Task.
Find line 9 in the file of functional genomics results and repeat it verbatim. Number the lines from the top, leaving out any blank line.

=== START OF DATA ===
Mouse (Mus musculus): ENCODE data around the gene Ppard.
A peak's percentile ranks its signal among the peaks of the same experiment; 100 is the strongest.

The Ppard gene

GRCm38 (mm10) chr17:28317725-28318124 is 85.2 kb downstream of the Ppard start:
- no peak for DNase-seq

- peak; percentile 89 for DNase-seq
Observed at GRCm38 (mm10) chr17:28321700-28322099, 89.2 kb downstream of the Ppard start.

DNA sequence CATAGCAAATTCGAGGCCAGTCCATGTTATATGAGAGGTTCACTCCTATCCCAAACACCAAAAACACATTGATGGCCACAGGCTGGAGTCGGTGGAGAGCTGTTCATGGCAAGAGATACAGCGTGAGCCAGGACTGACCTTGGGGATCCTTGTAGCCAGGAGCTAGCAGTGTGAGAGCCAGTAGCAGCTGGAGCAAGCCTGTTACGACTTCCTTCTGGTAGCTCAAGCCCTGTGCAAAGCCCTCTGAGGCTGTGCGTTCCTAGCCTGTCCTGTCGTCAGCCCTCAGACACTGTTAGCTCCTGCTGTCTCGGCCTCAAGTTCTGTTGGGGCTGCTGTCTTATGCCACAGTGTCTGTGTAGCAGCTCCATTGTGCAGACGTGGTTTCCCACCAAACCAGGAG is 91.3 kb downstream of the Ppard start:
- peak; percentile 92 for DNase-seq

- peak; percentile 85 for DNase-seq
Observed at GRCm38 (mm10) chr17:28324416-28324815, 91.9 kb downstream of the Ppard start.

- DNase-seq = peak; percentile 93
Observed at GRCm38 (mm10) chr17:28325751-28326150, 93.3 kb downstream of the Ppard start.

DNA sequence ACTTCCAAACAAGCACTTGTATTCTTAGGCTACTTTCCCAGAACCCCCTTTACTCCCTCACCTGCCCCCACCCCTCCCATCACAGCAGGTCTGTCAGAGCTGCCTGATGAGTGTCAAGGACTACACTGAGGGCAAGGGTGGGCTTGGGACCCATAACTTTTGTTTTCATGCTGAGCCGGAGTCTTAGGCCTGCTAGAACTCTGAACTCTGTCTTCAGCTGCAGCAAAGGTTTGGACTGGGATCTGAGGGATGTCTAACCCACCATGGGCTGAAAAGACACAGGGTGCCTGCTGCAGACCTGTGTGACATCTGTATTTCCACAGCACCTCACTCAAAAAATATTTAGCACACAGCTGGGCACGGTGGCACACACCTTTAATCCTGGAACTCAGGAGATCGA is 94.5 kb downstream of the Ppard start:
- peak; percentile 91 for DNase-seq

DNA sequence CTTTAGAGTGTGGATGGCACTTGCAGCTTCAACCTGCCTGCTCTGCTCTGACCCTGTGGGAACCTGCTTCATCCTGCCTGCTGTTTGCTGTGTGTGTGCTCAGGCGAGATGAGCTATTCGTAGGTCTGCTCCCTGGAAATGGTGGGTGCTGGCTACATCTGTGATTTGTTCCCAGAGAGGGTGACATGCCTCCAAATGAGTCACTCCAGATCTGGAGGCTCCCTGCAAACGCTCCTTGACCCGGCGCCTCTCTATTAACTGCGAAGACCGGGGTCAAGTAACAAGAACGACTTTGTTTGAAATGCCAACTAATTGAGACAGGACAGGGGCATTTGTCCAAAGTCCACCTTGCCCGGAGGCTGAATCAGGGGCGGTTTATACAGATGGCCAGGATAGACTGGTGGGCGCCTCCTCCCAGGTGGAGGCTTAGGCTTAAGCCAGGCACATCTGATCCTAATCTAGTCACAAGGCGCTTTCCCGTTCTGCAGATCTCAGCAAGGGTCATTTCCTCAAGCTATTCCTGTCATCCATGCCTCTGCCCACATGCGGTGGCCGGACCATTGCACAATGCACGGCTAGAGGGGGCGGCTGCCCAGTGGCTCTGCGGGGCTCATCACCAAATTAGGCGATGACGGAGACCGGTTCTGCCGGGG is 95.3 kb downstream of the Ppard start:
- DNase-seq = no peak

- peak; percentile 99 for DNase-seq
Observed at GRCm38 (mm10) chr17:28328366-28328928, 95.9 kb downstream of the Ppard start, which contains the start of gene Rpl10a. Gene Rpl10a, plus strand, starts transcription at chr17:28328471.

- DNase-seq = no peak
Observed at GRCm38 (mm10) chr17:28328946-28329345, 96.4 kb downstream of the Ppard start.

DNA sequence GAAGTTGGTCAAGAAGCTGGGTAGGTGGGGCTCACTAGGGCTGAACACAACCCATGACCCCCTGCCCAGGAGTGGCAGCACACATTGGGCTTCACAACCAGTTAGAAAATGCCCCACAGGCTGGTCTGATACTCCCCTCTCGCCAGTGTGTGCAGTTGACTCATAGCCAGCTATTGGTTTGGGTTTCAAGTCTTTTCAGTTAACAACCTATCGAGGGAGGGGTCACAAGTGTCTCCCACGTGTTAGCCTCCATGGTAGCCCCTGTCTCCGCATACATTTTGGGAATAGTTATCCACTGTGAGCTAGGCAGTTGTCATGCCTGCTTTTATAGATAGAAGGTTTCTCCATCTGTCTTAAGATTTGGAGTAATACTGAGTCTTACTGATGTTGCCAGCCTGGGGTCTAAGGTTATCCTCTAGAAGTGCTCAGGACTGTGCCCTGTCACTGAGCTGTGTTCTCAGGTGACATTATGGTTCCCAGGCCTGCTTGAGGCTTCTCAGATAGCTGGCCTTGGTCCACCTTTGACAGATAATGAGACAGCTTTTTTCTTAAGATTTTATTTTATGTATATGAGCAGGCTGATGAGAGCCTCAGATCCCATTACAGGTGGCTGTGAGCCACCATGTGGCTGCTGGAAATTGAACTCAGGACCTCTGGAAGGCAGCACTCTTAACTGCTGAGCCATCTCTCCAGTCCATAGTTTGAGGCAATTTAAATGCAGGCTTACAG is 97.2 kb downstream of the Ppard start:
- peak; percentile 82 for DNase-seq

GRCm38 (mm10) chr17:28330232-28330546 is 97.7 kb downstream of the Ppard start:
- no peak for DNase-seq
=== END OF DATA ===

- peak; percentile 92 for DNase-seq